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Holley v. Frey

United States District Court, E.D. Virginia, Alexandria Division

July 16, 2018

Tanyin Holley, Plaintiff,
v.
Sergeant Frey, et al., Defendants.

          MEMORANDUM OPINION

          Liam, O'Grady, United States District Judge

         Tanyin Holley, a Virginia inmate proceeding pro se, has filed a civil rights action, pursuant to 42 U.S.C. § 1983, alleging violations of his Eighth Amendment rights at the Hampton Roads Regional Jail ("HRRJ"). Defendants Sergeant Nichole Frey, Sergeant William Epperson, Officer Antonio Moore, Officer Michael Kithcart, and Officer Mark Ancar (the "Correctional Defendants") filed a Motion for Summary Judgment, as well as a memorandum of law and supporting exhibits.[1] Dkt. Nos. 30-35. Plaintiff was given the Notice required by Local Rule 7(K) and the opportunity to file responsive materials pursuant to Roseboro v. Garrison. 528 F.2d 309 (4th Cir. 1975). Dkt. No. 31. Plaintiff filed an unverified response and the Correctional Defendants filed a reply. Dkt. Nos. 53-54. The motion is now ripe for adjudication. For the reasons that follow, the Correctional Defendants' Motion for Summary Judgment will be granted.

         I. Background

         The following facts are undisputed.[2] During the time in question, plaintiff was a pretrial detainee. Defs. MS J at Ex. 1 ¶ 32. On December 4, 2016, plaintiff grabbed another inmate by the neck and assaulted him. Id. at Ex. 7 ¶ 4. Plaintiff was charged with assault and failure to obey an order, and was transferred to the Special Housing Unit ("SHU"). Id. at Ex. 1 ¶ 35. Based on HRRJ standard policy, plaintiffs cell in the SHU was cleaned prior to his transfer and was cleaned every day while plaintiff was at recreation or in the showers. Id., at Ex. 1 ¶¶ 15-16, 37. Plaintiff did not request cleaning supplies to clean his cell between December 4, and December 14, 2016. Id. at Ex. 1 ¶38, Ex. 15 ¶ 9. Officer Kithcart has no recollection of interacting with plaintiff in December 2016, let alone being made aware of the conditions of plaintiffs cell in the SHU; however, had he escorted plaintiff to the SHU, he would not have left plaintiff in a cell that was dirty or smelled of feces. Id. at Ex.9 ¶¶ 4-5. In addition, Officer Kithcart would have checked the sink and toilet in the cell, per HRRJ policy. Id. at Ex. 9 ¶¶ 7-9.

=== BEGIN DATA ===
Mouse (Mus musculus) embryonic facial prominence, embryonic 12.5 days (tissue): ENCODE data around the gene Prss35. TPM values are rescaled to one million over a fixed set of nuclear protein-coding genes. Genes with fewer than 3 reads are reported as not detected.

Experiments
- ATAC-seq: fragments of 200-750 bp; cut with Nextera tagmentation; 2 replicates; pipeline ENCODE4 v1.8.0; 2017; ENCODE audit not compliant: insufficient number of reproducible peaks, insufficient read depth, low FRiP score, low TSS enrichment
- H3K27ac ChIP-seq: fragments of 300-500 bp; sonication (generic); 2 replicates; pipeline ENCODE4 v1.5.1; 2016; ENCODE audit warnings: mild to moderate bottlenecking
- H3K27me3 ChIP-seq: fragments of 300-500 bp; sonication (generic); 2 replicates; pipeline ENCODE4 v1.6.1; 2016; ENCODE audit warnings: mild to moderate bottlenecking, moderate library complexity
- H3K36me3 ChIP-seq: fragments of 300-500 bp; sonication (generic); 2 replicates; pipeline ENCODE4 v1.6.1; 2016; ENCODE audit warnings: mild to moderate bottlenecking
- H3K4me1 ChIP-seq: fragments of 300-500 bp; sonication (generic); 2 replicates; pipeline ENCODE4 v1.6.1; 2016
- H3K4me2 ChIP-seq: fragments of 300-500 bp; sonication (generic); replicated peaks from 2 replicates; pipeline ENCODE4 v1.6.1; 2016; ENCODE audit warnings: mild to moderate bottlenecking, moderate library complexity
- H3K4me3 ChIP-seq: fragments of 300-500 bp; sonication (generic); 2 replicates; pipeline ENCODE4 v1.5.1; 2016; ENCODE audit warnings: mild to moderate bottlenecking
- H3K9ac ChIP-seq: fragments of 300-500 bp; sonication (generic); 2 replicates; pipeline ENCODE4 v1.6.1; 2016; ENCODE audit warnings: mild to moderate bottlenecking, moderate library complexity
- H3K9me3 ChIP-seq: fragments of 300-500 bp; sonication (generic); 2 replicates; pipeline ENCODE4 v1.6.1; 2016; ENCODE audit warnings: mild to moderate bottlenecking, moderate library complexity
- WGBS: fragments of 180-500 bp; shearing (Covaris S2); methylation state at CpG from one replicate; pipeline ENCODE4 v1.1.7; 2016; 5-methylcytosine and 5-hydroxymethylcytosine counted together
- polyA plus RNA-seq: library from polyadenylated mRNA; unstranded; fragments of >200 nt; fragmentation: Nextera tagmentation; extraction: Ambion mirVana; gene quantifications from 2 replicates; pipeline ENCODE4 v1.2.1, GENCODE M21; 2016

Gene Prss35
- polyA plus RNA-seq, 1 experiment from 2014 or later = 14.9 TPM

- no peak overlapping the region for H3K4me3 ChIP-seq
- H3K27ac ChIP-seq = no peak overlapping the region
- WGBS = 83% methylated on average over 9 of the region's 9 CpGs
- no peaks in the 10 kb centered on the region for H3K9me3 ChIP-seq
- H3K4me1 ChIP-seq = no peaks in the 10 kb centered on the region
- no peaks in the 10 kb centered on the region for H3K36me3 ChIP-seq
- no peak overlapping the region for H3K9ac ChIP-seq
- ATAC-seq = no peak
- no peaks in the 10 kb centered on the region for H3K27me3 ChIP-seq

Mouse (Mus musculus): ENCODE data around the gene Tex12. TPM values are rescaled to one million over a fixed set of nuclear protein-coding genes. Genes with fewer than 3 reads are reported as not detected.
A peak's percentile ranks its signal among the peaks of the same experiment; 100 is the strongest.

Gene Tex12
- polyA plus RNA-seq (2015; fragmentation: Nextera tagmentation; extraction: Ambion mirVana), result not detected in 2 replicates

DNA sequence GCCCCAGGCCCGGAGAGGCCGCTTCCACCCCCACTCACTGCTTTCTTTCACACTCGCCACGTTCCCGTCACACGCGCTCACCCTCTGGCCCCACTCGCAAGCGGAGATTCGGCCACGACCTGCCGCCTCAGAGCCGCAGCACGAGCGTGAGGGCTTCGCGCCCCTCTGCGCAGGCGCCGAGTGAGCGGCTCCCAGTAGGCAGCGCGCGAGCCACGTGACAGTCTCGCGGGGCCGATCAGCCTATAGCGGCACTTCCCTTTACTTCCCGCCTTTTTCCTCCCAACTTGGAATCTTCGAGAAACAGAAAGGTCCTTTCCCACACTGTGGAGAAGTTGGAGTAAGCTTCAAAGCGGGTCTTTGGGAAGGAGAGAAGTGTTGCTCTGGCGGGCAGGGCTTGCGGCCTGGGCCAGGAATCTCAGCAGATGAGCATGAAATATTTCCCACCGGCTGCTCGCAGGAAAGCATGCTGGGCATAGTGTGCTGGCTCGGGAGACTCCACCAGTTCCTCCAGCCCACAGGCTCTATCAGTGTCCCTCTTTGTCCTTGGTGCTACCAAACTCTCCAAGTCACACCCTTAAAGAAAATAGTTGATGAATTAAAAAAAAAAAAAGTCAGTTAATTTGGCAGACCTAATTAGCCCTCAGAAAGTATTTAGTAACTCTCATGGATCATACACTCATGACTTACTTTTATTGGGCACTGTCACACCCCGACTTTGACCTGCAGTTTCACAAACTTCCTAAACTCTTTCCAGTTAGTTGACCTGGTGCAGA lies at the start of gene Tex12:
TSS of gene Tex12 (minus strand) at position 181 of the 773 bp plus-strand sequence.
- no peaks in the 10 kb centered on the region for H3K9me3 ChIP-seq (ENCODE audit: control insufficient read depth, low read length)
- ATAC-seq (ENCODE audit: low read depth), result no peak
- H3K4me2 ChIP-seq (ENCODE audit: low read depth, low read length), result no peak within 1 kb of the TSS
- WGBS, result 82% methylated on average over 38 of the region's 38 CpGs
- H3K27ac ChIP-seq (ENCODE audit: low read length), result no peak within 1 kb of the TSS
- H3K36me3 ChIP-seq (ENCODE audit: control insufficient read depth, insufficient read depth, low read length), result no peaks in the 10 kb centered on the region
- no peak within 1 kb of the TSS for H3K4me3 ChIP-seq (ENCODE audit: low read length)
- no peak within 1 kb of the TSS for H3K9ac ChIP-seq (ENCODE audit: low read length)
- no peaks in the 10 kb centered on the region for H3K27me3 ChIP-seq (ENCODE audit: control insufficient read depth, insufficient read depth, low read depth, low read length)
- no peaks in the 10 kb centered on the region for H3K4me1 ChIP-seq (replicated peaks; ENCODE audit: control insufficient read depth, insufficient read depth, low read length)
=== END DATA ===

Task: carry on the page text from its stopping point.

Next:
Nurse Carson examined plaintiff on December 4, 2016, and noted a possible right hand and left finger fracture. Id. at Ex. 10. Dr. Ines ordered an x-ray and prescribed Ibuprofen. Id. Plaintiff received his medications each day from December 5, to December 14, 2016, except when he refused it, and was observed by a nurse at least once during each shift. Id. at Ex. 11.

         Pursuant to x-rays performed December 5, 2016, Dr. Nash found that plaintiff had a healed or healing fracture of the fourth metacarpal bone and an old facture of the fifth metacarpal bone in his left hand. Id. at Ex. 10. Dr. Nash also found that plaintiff had a fracture of the fifth metacarpal bone and swelling in his right hand. Id. Also on December 5, 2016, provider Ghaibeh referred plaintiff to an orthopedist. Id. Plaintiff was in court most of December 6, 2016, however, he refused medication during the night pill pass. Id. That same day, plaintiff was scheduled to see an orthopedist on December 15, 2016. Id.

         An emergency medical code was placed for plaintiff at 5:50 pm on December 7, 2016, and Nurses Thorton, Sadler, and Dolan, as well as Officer Gordon and Sergeant Frey responded. Id. at Ex. 1 ¶ 39. Plaintiff was examined by Nurses Thorton and Sadler, but when he complained that his back hurt, he refused to roll on his side to allow them to examine his back because he said he could not move. Id. at Ex. 1 ¶ 39-40. However, plaintiff was moving his arms and feet. Id. at Ex. 1 ¶ 40, Ex. 10. Nurses Thorton and Sadler informed plaintiff that he could not receive medical assistance if he refused to be examined, and plaintiff stated that he wanted to stay on his back. Id. at Ex. 1 ¶ 40. The medical staff told Sergeant Frey that they did not believe plaintiff was so severely injured that he could not be examined, because he was moving his arms and legs, and that there was nothing else they could do without plaintiffs cooperation. Id. at Ex. 1 ¶ 42. The medical staff informed plaintiff that a nurse would check on him during pill pass and everyone left plaintiff s cell. Id. Nurse Sadler noted that plaintiff was already on pain medication and was scheduled to see a doctor. Id. at Ex. 10.